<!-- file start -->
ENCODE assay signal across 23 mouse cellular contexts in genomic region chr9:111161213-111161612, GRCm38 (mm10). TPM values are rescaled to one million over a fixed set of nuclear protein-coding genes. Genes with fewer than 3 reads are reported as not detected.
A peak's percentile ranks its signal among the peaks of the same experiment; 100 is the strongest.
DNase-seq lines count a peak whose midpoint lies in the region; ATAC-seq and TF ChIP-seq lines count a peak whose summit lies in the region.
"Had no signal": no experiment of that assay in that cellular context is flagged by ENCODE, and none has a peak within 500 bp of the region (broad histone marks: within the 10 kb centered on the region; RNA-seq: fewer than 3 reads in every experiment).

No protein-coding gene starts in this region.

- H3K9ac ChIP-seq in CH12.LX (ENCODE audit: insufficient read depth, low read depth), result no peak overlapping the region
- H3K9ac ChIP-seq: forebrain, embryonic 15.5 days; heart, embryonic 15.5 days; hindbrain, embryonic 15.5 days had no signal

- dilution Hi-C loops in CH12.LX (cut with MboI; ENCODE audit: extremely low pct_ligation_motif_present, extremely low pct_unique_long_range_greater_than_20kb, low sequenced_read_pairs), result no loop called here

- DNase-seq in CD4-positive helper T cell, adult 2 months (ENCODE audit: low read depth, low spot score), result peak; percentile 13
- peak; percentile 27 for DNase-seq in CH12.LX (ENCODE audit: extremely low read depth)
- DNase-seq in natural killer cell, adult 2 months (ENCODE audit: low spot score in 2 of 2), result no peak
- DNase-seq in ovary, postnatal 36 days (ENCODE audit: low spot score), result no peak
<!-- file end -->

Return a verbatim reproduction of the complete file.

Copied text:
ENCODE assay signal across 23 mouse cellular contexts in genomic region chr9:111161213-111161612, GRCm38 (mm10). TPM values are rescaled to one million over a fixed set of nuclear protein-coding genes. Genes with fewer than 3 reads are reported as not detected.
A peak's percentile ranks its signal among the peaks of the same experiment; 100 is the strongest.
DNase-seq lines count a peak whose midpoint lies in the region; ATAC-seq and TF ChIP-seq lines count a peak whose summit lies in the region.
"Had no signal": no experiment of that assay in that cellular context is flagged by ENCODE, and none has a peak within 500 bp of the region (broad histone marks: within the 10 kb centered on the region; RNA-seq: fewer than 3 reads in every experiment).

No protein-coding gene starts in this region.

- H3K9ac ChIP-seq in CH12.LX (ENCODE audit: insufficient read depth, low read depth), result no peak overlapping the region
- H3K9ac ChIP-seq: forebrain, embryonic 15.5 days; heart, embryonic 15.5 days; hindbrain, embryonic 15.5 days had no signal

- dilution Hi-C loops in CH12.LX (cut with MboI; ENCODE audit: extremely low pct_ligation_motif_present, extremely low pct_unique_long_range_greater_than_20kb, low sequenced_read_pairs), result no loop called here

- DNase-seq in CD4-positive helper T cell, adult 2 months (ENCODE audit: low read depth, low spot score), result peak; percentile 13
- peak; percentile 27 for DNase-seq in CH12.LX (ENCODE audit: extremely low read depth)
- DNase-seq in natural killer cell, adult 2 months (ENCODE audit: low spot score in 2 of 2), result no peak
- DNase-seq in ovary, postnatal 36 days (ENCODE audit: low spot score), result no peak